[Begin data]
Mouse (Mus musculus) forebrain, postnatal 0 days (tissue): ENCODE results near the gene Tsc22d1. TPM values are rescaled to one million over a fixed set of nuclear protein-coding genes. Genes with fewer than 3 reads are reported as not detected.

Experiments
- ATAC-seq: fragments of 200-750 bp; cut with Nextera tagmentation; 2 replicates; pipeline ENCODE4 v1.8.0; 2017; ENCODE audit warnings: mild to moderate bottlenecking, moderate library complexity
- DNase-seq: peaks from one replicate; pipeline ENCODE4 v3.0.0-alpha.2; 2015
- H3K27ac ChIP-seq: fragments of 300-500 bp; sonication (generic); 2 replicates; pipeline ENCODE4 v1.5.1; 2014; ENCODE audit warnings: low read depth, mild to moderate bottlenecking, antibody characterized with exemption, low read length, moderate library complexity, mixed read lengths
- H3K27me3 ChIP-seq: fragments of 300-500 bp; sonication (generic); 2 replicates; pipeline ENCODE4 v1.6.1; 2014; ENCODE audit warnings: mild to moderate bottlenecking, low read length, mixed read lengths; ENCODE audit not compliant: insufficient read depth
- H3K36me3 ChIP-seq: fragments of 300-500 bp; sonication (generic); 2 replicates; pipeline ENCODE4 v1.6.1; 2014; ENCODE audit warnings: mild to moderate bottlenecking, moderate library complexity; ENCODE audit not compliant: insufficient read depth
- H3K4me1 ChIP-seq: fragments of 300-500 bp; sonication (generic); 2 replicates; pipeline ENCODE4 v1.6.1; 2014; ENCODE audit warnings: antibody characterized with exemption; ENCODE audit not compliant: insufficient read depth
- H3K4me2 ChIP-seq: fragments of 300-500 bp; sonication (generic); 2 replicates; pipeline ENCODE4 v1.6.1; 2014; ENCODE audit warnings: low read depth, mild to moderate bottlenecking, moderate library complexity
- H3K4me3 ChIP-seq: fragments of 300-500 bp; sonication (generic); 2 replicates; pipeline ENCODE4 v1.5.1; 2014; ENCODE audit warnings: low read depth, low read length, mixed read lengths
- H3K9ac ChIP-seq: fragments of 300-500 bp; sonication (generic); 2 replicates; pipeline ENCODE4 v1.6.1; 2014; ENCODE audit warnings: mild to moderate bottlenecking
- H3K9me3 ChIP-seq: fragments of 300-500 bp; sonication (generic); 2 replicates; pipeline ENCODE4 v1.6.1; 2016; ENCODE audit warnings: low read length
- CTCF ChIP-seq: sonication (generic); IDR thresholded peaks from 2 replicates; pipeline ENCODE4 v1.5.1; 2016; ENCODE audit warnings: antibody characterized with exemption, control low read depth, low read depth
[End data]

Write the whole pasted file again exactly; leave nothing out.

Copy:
Mouse (Mus musculus) forebrain, postnatal 0 days (tissue): ENCODE results near the gene Tsc22d1. TPM values are rescaled to one million over a fixed set of nuclear protein-coding genes. Genes with fewer than 3 reads are reported as not detected.

Experiments
- ATAC-seq: fragments of 200-750 bp; cut with Nextera tagmentation; 2 replicates; pipeline ENCODE4 v1.8.0; 2017; ENCODE audit warnings: mild to moderate bottlenecking, moderate library complexity
- DNase-seq: peaks from one replicate; pipeline ENCODE4 v3.0.0-alpha.2; 2015
- H3K27ac ChIP-seq: fragments of 300-500 bp; sonication (generic); 2 replicates; pipeline ENCODE4 v1.5.1; 2014; ENCODE audit warnings: low read depth, mild to moderate bottlenecking, antibody characterized with exemption, low read length, moderate library complexity, mixed read lengths
- H3K27me3 ChIP-seq: fragments of 300-500 bp; sonication (generic); 2 replicates; pipeline ENCODE4 v1.6.1; 2014; ENCODE audit warnings: mild to moderate bottlenecking, low read length, mixed read lengths; ENCODE audit not compliant: insufficient read depth
- H3K36me3 ChIP-seq: fragments of 300-500 bp; sonication (generic); 2 replicates; pipeline ENCODE4 v1.6.1; 2014; ENCODE audit warnings: mild to moderate bottlenecking, moderate library complexity; ENCODE audit not compliant: insufficient read depth
- H3K4me1 ChIP-seq: fragments of 300-500 bp; sonication (generic); 2 replicates; pipeline ENCODE4 v1.6.1; 2014; ENCODE audit warnings: antibody characterized with exemption; ENCODE audit not compliant: insufficient read depth
- H3K4me2 ChIP-seq: fragments of 300-500 bp; sonication (generic); 2 replicates; pipeline ENCODE4 v1.6.1; 2014; ENCODE audit warnings: low read depth, mild to moderate bottlenecking, moderate library complexity
- H3K4me3 ChIP-seq: fragments of 300-500 bp; sonication (generic); 2 replicates; pipeline ENCODE4 v1.5.1; 2014; ENCODE audit warnings: low read depth, low read length, mixed read lengths
- H3K9ac ChIP-seq: fragments of 300-500 bp; sonication (generic); 2 replicates; pipeline ENCODE4 v1.6.1; 2014; ENCODE audit warnings: mild to moderate bottlenecking
- H3K9me3 ChIP-seq: fragments of 300-500 bp; sonication (generic); 2 replicates; pipeline ENCODE4 v1.6.1; 2016; ENCODE audit warnings: low read length
- CTCF ChIP-seq: sonication (generic); IDR thresholded peaks from 2 replicates; pipeline ENCODE4 v1.5.1; 2016; ENCODE audit warnings: antibody characterized with exemption, control low read depth, low read depth